Monday, March 25, 2019

Germany must investigate US drone murders

For the past 15 years the US has been murdering people all over Africa, Asia and the Middle East with drone strikes. At their best, these drone-strikes are simply outright assassinations. At their worst, they are indiscriminate murders or political killings of non-combatants - basicly, an airborne death squad. It is doubtful whether this policy of murder complies with international law. And now, a German court has ruled that that country's government can't just look the other way on it:

Three Yemeni men have scored a partial success after suing Germany for its apparent role in drone attacks that killed relatives. The plaintiffs want Berlin to stop the US using German territory to relay information.

A court in Münster on Tuesday ruled partly in favor of three plaintiffs from Yemen who believe that their relatives were killed in a 2012 US drone strike that was relayed via an airbase in Germany.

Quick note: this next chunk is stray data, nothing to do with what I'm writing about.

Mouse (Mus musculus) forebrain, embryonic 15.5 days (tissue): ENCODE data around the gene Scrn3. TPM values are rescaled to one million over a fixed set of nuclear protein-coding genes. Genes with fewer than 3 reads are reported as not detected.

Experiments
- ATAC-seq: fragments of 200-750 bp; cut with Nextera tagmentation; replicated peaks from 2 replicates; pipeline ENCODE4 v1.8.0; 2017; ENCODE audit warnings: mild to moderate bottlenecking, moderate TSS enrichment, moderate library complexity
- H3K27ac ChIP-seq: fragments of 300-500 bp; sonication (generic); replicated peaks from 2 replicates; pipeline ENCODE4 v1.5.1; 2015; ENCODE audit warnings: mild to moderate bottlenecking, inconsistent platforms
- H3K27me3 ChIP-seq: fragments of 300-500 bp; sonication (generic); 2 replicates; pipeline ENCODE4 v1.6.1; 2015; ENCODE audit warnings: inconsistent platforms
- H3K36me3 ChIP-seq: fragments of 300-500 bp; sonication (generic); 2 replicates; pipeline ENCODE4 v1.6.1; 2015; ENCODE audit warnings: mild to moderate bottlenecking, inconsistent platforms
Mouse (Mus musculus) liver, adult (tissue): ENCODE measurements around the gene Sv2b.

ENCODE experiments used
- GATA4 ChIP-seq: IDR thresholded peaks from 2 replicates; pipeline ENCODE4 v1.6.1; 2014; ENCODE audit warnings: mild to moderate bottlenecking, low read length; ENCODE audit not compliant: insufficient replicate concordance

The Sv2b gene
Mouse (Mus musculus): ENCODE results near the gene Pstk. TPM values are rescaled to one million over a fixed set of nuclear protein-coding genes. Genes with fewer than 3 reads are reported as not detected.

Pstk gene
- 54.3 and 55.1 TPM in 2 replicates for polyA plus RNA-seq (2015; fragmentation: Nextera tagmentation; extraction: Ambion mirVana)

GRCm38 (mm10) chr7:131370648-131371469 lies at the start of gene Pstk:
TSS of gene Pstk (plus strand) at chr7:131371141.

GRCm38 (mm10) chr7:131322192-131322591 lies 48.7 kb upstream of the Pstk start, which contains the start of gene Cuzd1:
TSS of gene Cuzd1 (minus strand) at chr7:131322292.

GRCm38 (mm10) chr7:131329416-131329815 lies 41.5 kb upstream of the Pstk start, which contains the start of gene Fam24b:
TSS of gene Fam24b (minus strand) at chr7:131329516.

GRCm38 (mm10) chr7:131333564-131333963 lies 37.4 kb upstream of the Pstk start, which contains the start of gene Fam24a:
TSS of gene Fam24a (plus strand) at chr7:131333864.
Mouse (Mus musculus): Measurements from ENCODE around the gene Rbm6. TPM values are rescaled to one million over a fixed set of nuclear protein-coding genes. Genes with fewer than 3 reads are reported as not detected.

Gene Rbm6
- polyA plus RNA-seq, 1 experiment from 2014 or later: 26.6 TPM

The Münster Higher Administrative Court ruled that the German government must take "appropriate measures" to ascertain whether US operations conducted via the Ramstein Air Base are in line with international law.

The court ruled that Berlin should also, if necessary, press Washington to adhere to international law on drone strikes.

There's more details here, but the short version is that the German government can no longer accept US assurances that everything is legal. Its unclear what would happen if the US refuses to cooperate with the required investigations, or they find that it is violating international law, but its not unthinkable that it could be ordered to cease any support for drone operations from German territory.

There's also implications here for New Zealand. Like Germany, we have a statutorily affirmed right to life which is binding on every action of any part of our government. And like Germany, parts of our government are providing tacit cooperation with US drone murders (in our case, far more directly: the GCSB provides them with information as part of the Five Eyes, and in 2014 the Prime Minister admitted that that information may have been used to murder people). The German ruling suggests that the GCSB can't just rely on US assurances of legality, but must actively investigate to ensure we are not assisting in an arbitrary deprivation of life or other violation of international law. The question is, who is going to make them do that?